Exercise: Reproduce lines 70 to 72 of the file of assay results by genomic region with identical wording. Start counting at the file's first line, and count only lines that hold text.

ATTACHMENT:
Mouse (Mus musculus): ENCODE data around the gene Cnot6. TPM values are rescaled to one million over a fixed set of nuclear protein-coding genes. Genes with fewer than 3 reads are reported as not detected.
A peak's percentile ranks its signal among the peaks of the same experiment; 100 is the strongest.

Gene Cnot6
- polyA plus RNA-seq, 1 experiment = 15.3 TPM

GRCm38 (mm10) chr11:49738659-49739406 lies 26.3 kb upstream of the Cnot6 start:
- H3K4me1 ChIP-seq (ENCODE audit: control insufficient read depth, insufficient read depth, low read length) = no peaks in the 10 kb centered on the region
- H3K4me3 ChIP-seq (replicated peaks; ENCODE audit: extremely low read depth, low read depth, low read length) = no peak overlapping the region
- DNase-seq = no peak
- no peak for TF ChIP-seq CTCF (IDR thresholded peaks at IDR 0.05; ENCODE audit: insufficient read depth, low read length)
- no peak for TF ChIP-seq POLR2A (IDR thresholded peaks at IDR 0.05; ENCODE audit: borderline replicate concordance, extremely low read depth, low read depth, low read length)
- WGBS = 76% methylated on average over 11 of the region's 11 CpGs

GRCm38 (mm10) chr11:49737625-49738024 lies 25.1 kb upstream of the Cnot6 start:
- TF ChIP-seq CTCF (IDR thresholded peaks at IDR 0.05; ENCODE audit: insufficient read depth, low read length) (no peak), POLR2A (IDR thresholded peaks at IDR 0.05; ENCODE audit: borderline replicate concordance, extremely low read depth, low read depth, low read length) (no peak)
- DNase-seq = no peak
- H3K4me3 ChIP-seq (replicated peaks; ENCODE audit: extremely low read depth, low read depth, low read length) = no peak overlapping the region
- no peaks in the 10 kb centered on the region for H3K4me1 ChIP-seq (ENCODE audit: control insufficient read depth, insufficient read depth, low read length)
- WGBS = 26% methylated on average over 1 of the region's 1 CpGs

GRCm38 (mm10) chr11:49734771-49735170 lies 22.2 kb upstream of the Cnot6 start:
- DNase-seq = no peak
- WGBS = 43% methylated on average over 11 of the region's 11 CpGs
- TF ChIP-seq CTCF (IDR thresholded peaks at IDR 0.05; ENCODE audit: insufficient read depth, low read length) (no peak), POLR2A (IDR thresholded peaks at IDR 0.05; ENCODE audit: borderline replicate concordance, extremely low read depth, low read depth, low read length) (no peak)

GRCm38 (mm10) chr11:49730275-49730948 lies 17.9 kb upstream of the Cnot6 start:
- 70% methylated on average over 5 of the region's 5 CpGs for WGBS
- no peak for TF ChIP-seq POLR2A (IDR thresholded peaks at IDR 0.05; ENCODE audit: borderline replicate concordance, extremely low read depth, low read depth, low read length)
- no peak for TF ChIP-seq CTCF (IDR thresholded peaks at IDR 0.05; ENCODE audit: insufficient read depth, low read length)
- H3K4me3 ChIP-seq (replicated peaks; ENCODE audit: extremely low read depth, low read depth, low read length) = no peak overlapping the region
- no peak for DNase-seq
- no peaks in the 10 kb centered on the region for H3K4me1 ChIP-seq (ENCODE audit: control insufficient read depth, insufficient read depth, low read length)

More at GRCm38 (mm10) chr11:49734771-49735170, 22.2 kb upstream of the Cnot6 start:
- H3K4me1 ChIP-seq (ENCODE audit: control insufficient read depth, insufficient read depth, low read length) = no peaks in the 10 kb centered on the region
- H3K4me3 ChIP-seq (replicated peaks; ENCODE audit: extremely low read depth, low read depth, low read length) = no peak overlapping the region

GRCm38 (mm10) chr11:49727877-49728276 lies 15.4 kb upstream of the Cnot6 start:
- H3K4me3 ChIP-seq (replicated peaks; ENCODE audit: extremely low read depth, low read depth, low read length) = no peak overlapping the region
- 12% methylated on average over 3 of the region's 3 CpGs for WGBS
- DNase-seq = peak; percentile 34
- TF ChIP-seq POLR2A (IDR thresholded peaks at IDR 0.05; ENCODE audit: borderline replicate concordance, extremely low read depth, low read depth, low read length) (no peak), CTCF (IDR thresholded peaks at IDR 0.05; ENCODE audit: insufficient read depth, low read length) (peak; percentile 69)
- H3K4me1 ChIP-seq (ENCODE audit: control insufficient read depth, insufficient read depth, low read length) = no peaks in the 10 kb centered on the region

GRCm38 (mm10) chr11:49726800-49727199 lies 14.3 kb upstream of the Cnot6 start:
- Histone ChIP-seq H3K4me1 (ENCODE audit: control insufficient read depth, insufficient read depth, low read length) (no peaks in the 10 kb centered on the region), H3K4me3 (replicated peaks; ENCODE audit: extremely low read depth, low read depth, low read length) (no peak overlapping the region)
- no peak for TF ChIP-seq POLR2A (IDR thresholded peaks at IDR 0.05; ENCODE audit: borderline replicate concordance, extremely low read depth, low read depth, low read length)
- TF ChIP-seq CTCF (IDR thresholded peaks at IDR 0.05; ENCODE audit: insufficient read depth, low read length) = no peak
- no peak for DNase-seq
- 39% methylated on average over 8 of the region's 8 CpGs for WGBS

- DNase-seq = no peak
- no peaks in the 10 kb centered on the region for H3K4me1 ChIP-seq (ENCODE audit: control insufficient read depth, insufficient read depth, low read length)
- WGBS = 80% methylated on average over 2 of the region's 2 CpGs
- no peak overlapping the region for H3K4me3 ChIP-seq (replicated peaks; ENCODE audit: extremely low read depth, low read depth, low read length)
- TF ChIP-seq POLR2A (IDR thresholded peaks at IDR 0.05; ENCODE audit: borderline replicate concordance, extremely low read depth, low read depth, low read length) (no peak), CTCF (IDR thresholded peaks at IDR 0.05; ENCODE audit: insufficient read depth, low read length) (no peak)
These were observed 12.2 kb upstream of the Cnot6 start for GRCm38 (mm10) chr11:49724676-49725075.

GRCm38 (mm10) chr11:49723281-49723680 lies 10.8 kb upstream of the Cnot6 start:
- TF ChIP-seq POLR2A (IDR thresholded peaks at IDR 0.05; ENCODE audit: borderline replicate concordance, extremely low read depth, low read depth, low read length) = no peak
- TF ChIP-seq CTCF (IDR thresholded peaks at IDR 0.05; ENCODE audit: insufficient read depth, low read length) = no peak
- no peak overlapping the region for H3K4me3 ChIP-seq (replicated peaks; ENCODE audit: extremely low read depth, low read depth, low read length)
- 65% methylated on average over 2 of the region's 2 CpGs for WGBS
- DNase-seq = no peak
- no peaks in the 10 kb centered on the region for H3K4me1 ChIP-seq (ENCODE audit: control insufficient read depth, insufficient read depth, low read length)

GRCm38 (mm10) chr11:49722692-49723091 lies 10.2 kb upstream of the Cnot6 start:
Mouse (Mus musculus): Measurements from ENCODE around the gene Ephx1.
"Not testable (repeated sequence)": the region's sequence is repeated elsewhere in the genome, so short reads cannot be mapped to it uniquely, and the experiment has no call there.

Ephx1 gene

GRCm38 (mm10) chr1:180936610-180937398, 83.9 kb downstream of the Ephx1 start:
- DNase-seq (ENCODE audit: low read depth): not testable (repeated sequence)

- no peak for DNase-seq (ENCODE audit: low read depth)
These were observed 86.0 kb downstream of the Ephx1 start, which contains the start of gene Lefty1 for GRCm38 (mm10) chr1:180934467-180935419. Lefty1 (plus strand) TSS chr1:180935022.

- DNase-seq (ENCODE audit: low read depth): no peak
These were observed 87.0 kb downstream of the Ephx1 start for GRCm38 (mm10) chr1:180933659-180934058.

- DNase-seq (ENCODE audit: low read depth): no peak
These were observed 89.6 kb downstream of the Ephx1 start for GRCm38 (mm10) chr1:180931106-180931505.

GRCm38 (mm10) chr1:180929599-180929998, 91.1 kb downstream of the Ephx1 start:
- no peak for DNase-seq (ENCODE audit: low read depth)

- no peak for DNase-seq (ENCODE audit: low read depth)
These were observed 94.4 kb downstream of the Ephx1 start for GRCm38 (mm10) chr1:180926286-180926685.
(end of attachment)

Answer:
- no peak for DNase-seq (ENCODE audit: low read depth)

- no peak for DNase-seq (ENCODE audit: low read depth)
These were observed 94.4 kb downstream of the Ephx1 start for GRCm38 (mm10) chr1:180926286-180926685.